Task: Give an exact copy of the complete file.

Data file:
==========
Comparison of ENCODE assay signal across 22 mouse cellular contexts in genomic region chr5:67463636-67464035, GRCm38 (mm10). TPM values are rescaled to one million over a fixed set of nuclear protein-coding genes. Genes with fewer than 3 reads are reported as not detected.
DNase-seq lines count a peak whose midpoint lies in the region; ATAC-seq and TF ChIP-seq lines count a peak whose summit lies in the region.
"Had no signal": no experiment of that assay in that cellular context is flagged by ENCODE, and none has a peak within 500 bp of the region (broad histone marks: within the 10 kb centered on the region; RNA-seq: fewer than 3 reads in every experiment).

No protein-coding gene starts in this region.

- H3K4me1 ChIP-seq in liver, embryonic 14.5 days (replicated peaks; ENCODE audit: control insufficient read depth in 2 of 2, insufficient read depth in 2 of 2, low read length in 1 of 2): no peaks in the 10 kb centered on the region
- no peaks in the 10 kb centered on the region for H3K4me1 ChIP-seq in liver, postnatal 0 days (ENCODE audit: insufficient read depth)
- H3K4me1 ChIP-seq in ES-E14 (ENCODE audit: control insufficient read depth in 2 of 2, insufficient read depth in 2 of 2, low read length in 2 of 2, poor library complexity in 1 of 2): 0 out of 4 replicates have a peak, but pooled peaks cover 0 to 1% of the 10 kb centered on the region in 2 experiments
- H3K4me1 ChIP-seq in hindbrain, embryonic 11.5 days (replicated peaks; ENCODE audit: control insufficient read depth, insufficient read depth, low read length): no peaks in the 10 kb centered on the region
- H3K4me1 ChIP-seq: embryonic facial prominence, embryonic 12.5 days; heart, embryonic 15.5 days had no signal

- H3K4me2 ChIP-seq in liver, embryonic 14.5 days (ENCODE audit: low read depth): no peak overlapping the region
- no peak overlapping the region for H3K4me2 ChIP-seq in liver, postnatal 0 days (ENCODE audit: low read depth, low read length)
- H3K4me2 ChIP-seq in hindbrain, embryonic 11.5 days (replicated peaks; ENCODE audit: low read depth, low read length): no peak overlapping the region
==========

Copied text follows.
Comparison of ENCODE assay signal across 22 mouse cellular contexts in genomic region chr5:67463636-67464035, GRCm38 (mm10). TPM values are rescaled to one million over a fixed set of nuclear protein-coding genes. Genes with fewer than 3 reads are reported as not detected.
DNase-seq lines count a peak whose midpoint lies in the region; ATAC-seq and TF ChIP-seq lines count a peak whose summit lies in the region.
"Had no signal": no experiment of that assay in that cellular context is flagged by ENCODE, and none has a peak within 500 bp of the region (broad histone marks: within the 10 kb centered on the region; RNA-seq: fewer than 3 reads in every experiment).

No protein-coding gene starts in this region.

- H3K4me1 ChIP-seq in liver, embryonic 14.5 days (replicated peaks; ENCODE audit: control insufficient read depth in 2 of 2, insufficient read depth in 2 of 2, low read length in 1 of 2): no peaks in the 10 kb centered on the region
- no peaks in the 10 kb centered on the region for H3K4me1 ChIP-seq in liver, postnatal 0 days (ENCODE audit: insufficient read depth)
- H3K4me1 ChIP-seq in ES-E14 (ENCODE audit: control insufficient read depth in 2 of 2, insufficient read depth in 2 of 2, low read length in 2 of 2, poor library complexity in 1 of 2): 0 out of 4 replicates have a peak, but pooled peaks cover 0 to 1% of the 10 kb centered on the region in 2 experiments
- H3K4me1 ChIP-seq in hindbrain, embryonic 11.5 days (replicated peaks; ENCODE audit: control insufficient read depth, insufficient read depth, low read length): no peaks in the 10 kb centered on the region
- H3K4me1 ChIP-seq: embryonic facial prominence, embryonic 12.5 days; heart, embryonic 15.5 days had no signal

- H3K4me2 ChIP-seq in liver, embryonic 14.5 days (ENCODE audit: low read depth): no peak overlapping the region
- no peak overlapping the region for H3K4me2 ChIP-seq in liver, postnatal 0 days (ENCODE audit: low read depth, low read length)
- H3K4me2 ChIP-seq in hindbrain, embryonic 11.5 days (replicated peaks; ENCODE audit: low read depth, low read length): no peak overlapping the region